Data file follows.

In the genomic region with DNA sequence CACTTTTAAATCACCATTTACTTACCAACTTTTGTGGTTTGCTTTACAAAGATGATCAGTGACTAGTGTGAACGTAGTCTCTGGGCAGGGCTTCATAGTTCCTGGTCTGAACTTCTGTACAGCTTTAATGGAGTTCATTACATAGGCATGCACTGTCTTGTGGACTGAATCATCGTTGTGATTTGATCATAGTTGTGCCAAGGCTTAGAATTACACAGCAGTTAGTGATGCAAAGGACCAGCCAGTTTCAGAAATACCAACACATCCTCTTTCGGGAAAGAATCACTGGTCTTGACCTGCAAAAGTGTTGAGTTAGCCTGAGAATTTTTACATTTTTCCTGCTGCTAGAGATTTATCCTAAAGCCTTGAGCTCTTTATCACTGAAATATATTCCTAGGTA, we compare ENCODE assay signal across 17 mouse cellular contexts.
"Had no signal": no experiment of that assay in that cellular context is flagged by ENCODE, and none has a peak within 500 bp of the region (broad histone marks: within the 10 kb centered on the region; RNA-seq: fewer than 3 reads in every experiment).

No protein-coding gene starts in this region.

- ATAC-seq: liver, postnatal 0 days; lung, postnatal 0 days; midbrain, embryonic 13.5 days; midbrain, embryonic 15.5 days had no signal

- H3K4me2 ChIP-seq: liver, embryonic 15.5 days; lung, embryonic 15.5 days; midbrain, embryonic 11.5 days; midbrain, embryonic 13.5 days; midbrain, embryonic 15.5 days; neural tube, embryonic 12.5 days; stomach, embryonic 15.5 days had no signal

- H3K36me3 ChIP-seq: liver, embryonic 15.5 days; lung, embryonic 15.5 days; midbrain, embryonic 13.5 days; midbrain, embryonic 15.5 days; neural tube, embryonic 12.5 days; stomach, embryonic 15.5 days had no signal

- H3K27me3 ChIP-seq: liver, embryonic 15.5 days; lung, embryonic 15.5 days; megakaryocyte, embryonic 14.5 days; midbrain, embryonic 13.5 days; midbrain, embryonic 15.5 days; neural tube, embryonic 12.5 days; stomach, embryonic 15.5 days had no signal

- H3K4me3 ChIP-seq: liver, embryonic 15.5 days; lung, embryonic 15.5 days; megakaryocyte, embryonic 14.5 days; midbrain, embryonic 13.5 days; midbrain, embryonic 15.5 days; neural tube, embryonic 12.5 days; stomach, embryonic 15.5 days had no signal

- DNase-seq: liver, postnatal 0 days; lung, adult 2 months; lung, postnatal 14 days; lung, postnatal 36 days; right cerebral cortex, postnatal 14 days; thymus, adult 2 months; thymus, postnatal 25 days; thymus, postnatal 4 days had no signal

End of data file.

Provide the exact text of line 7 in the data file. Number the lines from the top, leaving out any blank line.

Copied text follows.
- H3K27me3 ChIP-seq: liver, embryonic 15.5 days; lung, embryonic 15.5 days; megakaryocyte, embryonic 14.5 days; midbrain, embryonic 13.5 days; midbrain, embryonic 15.5 days; neural tube, embryonic 12.5 days; stomach, embryonic 15.5 days had no signal